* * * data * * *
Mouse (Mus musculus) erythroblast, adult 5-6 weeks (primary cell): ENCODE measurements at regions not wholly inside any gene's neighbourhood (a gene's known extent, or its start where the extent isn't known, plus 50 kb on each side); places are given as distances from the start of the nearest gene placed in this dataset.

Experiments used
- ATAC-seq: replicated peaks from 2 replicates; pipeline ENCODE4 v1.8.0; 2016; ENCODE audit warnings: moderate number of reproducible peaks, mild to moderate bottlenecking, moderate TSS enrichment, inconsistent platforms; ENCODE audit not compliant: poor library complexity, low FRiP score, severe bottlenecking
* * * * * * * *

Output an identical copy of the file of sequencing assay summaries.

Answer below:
Mouse (Mus musculus) erythroblast, adult 5-6 weeks (primary cell): ENCODE measurements at regions not wholly inside any gene's neighbourhood (a gene's known extent, or its start where the extent isn't known, plus 50 kb on each side); places are given as distances from the start of the nearest gene placed in this dataset.

Experiments used
- ATAC-seq: replicated peaks from 2 replicates; pipeline ENCODE4 v1.8.0; 2016; ENCODE audit warnings: moderate number of reproducible peaks, mild to moderate bottlenecking, moderate TSS enrichment, inconsistent platforms; ENCODE audit not compliant: poor library complexity, low FRiP score, severe bottlenecking